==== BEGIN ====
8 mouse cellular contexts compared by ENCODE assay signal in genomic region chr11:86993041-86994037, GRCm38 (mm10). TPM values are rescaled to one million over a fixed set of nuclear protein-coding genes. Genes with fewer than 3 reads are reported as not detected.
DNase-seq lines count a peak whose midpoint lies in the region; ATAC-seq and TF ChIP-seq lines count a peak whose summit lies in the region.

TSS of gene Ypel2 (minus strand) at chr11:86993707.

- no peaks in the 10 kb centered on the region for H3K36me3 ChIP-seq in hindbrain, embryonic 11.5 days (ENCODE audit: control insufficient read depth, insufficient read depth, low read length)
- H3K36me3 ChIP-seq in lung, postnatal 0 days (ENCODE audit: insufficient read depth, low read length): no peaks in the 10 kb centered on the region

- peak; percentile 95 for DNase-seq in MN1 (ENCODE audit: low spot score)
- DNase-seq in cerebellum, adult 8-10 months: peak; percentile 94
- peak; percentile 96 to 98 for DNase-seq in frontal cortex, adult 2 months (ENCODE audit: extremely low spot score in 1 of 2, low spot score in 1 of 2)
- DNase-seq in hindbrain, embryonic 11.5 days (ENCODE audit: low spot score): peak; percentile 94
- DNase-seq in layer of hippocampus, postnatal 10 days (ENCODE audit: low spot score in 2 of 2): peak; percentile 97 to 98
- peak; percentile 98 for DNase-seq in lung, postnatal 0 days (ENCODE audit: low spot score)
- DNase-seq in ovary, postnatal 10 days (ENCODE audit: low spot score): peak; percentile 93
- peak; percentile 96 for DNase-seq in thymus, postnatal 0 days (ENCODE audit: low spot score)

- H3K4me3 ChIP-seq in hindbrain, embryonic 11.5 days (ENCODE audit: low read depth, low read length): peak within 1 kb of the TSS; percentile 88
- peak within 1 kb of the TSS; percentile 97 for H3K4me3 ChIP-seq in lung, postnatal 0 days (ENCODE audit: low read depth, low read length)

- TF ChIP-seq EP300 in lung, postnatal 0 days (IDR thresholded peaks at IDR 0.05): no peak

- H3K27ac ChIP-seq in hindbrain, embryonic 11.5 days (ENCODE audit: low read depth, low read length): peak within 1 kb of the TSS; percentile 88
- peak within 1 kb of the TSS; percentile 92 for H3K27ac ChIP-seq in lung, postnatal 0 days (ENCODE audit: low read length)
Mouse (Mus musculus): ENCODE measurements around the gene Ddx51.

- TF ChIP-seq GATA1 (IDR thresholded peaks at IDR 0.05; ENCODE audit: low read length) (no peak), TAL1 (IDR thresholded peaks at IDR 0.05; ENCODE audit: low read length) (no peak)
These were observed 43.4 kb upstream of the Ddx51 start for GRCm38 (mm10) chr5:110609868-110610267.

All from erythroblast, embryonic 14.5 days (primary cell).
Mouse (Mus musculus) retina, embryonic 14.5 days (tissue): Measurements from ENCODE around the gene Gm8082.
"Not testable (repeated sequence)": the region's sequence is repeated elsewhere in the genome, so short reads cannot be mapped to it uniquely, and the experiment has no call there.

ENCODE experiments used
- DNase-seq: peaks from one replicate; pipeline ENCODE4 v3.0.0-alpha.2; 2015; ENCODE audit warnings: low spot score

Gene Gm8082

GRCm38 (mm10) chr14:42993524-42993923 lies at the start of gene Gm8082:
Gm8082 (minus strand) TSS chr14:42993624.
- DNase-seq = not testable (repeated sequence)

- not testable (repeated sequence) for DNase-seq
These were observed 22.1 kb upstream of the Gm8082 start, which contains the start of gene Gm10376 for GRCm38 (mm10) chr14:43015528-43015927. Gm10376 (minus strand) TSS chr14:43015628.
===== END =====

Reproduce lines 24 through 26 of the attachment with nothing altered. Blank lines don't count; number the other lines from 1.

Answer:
"Not testable (repeated sequence)": the region's sequence is repeated elsewhere in the genome, so short reads cannot be mapped to it uniquely, and the experiment has no call there.

ENCODE experiments used
- DNase-seq: peaks from one replicate; pipeline ENCODE4 v3.0.0-alpha.2; 2015; ENCODE audit warnings: low spot score